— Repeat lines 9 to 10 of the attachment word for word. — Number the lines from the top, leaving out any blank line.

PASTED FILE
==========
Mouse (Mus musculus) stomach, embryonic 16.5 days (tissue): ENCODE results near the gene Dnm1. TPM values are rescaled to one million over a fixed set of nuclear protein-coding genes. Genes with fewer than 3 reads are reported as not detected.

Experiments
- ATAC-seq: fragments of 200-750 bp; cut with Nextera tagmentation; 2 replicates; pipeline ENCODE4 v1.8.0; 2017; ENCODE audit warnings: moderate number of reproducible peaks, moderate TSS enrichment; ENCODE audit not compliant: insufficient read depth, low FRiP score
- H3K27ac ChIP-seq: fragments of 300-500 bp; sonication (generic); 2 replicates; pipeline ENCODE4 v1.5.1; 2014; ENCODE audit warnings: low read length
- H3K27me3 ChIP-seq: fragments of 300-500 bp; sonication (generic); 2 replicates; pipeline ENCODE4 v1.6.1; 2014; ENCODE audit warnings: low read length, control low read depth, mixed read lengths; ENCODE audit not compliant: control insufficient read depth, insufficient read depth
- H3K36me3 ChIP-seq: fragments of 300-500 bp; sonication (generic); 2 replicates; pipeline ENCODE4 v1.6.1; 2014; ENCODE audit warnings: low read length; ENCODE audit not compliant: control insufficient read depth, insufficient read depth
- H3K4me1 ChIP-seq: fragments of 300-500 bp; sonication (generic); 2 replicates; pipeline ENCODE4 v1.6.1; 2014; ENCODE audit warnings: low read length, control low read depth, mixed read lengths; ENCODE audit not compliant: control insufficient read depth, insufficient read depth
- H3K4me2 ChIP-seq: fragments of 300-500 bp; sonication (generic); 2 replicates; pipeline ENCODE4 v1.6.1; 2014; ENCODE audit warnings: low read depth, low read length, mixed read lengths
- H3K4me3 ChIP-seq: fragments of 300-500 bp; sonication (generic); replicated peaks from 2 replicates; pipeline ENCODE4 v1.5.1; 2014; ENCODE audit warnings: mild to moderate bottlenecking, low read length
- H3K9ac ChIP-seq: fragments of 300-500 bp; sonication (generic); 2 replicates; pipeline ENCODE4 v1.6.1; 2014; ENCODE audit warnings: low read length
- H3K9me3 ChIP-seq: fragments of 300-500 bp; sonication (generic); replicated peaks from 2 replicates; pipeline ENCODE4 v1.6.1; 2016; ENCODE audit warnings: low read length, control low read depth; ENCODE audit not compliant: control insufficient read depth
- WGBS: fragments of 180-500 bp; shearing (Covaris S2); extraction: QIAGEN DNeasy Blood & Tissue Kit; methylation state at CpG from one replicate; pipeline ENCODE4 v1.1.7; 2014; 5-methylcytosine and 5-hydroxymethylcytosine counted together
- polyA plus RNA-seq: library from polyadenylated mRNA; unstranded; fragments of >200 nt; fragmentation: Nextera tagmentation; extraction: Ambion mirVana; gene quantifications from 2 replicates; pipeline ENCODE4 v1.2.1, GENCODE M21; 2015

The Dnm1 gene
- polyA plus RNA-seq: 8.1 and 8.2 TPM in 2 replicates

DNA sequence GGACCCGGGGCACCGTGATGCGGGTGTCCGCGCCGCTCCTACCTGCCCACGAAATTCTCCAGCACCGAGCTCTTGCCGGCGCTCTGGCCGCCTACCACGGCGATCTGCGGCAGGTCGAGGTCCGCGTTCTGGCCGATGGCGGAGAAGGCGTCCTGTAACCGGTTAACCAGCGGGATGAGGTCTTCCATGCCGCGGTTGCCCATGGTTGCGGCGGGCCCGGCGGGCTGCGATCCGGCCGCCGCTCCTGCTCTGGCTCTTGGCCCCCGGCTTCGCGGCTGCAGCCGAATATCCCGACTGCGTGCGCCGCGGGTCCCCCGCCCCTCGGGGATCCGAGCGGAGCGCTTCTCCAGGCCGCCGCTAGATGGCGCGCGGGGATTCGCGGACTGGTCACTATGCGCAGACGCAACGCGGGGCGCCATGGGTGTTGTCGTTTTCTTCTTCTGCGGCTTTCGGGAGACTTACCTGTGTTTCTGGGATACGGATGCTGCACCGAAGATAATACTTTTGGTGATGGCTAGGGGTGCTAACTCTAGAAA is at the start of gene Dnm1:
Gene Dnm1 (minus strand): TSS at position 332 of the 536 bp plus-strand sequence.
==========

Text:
- H3K4me3 ChIP-seq: fragments of 300-500 bp; sonication (generic); replicated peaks from 2 replicates; pipeline ENCODE4 v1.5.1; 2014; ENCODE audit warnings: mild to moderate bottlenecking, low read length
- H3K9ac ChIP-seq: fragments of 300-500 bp; sonication (generic); 2 replicates; pipeline ENCODE4 v1.6.1; 2014; ENCODE audit warnings: low read length